Football history is littered with the stories of players who made big-money moves to different clubs and then for whatever reason, simply fell off the radar or completely failed to live up to expectations.
The reasons for this can be varying – sometimes it’s injury-related, sometimes it’s simply a case of the player not being able to make the step up to the next level, and sometimes – more commonly now – it’s a case of a large, rich club looking to stockpile players to prevent other smaller clubs from keeping hold of them.
At any rate, here are five examples of players who switched teams, and then fell off the radar.
#1: Fabian Delph
Fabian Delph spent six seasons at Aston Villa, and his importance to the team grew with each one. Establishing himself as a starter in 2012/13, Delph finally blossomed in 2013/14 and became Villa’s key man, making 34 appearances that season and being voted Player of the Season by the fans.
By the end of 2014 Delph was not only a key player for Villa, but he’d also broken into Roy Hodgson’s England setup and his future seemed bright indeed. Despite his Villa contract ending at the end of the 2014/15 season, he pledged his future to the club by signing a new deal until 2019.
It didn’t take long for his head to be turned, though. After another outstanding season, he was linked with Manchester City, and despite coming out and telling Villa fans he was going nowhere, he was quickly on his bike to Manchester for a fee of £8m.
And since then? Practically nothing. In two seasons at City, Delph has made 24 appearances and has barely figured, particularly since the arrival of Pep Guardiola. And naturally his England career has gone down the tubes too.
It’s a classic case of a big club needlessly signing a player for the sake of it, and who knows if he’ll ever make it back to the forefront?
#2: David Bentley
Emerging through the youth set-up at Arsenal, it wasn’t until a move to Blackburn Rovers in 2006 that Bentley began to make a name for himself. Over the course of three seasons at Blackburn, due to some tremendous performances and spectacular goals, his reputation grew to the point where he was labelled the “new David Beckham” by then-England boss Steve McClaren.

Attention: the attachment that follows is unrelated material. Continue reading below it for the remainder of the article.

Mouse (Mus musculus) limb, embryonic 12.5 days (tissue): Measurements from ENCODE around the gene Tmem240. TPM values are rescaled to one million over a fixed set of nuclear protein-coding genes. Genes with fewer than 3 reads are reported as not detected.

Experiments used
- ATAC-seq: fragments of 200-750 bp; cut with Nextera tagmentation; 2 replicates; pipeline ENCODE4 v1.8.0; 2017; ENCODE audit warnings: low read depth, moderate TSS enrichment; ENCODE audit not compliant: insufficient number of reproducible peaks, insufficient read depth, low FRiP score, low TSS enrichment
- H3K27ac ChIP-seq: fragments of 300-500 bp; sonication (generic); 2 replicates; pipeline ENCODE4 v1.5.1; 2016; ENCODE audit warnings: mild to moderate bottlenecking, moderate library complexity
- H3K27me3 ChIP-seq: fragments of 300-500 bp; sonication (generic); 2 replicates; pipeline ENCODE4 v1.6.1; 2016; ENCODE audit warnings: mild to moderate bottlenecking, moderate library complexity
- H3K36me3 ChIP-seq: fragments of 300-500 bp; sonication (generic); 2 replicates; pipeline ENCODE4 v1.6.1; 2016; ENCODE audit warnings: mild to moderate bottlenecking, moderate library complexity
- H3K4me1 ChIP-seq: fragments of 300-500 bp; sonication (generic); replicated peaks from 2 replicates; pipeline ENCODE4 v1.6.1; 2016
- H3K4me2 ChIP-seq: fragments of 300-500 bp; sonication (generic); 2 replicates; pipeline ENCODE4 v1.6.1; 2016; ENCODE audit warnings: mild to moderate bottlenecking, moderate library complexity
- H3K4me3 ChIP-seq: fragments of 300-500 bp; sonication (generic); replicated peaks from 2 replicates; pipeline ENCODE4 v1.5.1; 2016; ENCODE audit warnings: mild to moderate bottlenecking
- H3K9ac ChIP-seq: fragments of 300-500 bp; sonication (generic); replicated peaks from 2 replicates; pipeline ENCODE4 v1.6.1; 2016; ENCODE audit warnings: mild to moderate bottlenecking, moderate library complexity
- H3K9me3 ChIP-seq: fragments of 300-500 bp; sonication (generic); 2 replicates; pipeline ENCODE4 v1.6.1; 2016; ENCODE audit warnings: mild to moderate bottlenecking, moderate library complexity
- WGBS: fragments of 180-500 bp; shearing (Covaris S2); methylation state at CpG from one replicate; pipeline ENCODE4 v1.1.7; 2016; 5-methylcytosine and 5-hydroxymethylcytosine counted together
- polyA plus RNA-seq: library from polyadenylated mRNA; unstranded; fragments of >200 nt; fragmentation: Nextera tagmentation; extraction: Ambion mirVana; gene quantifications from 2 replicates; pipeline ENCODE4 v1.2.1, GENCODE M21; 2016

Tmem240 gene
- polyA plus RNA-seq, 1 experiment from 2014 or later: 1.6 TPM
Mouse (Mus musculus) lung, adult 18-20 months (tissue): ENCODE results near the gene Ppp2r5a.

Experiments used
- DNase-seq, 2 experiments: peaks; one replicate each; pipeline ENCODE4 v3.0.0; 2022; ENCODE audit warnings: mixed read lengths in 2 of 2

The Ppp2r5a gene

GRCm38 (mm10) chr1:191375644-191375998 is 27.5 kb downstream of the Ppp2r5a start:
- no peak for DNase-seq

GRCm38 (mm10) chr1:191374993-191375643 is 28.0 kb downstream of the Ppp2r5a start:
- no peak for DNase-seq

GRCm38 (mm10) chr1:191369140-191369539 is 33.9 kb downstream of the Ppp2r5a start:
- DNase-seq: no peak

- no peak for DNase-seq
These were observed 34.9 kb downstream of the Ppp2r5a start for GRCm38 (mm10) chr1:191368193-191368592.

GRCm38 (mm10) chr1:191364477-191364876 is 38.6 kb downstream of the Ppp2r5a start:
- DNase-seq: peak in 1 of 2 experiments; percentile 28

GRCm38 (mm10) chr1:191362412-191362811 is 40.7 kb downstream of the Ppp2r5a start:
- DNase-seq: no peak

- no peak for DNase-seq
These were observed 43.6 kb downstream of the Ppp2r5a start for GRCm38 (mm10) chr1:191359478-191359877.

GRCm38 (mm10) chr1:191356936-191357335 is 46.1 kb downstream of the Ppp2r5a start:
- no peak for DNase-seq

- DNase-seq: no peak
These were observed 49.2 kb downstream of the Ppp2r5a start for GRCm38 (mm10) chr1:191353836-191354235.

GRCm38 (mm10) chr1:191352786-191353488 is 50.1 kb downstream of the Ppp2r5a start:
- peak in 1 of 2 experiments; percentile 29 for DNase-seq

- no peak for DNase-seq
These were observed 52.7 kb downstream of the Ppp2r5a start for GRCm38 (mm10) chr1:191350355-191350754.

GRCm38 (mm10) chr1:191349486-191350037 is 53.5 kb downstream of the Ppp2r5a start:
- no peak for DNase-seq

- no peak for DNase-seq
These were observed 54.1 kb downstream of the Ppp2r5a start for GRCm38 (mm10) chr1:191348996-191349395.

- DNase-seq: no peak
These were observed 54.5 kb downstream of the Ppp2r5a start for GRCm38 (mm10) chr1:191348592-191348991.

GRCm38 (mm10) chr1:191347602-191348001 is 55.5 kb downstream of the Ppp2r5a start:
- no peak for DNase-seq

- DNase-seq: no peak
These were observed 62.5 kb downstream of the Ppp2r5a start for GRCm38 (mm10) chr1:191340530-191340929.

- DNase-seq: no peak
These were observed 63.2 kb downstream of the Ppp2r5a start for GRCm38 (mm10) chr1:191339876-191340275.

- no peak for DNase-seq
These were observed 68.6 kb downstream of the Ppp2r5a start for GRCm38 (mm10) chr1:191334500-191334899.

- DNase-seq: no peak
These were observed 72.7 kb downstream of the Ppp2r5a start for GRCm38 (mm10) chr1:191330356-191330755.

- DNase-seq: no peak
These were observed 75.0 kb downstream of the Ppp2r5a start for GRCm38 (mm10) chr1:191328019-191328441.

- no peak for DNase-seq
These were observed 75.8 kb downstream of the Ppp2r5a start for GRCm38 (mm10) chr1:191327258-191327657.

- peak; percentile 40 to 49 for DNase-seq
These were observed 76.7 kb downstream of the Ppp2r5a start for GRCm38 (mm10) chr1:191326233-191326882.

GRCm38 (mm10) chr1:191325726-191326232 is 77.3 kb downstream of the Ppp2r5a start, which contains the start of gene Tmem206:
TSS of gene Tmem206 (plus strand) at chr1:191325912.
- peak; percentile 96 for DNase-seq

Despite finishing 7th in 2007/8, Bentley put in a transfer request asking for a move to a bigger club. He received it when Tottenham Hotspur swooped in and paid a huge £15m fee. It seemed like he’d live up to the hype when he scored his first Spurs goal against his old club Arsenal, helping his side to a remarkable 4-4 draw in one of the season’s craziest games.
Bentley made 25 appearances for Spurs in 2008/9 but not long after, his form dipped dramatically. He made just 15 appearances in the following season and then ended up on a string of loan moves, first to Birmingham City, then to West Ham, Russian club FC Rostov, and finally back to Blackburn. None of the moves really worked out and Bentley never recovered his form before prematurely retiring in 2014. He was just 29.
An example of a player unable to make the step up? Or someone who believed his own hype a little too much? It’s hard to tell.
#3: Andriy Shevchenko
One of the greatest European strikers of all time, Shevchenko is the classic example of a transfer going wildly wrong and practically wrecking a career.
After making his name with Dynamo Kiev, Shevchenko joined AC Milan in 1999/00 where he had his greatest successes, scoring a bucketload of goals and winning the Scudetto and the Champions League. He even won the Ballon d’Or in 2004. Around the same time, Russian oligarch Roman Abramovich was making his takeover at Chelsea.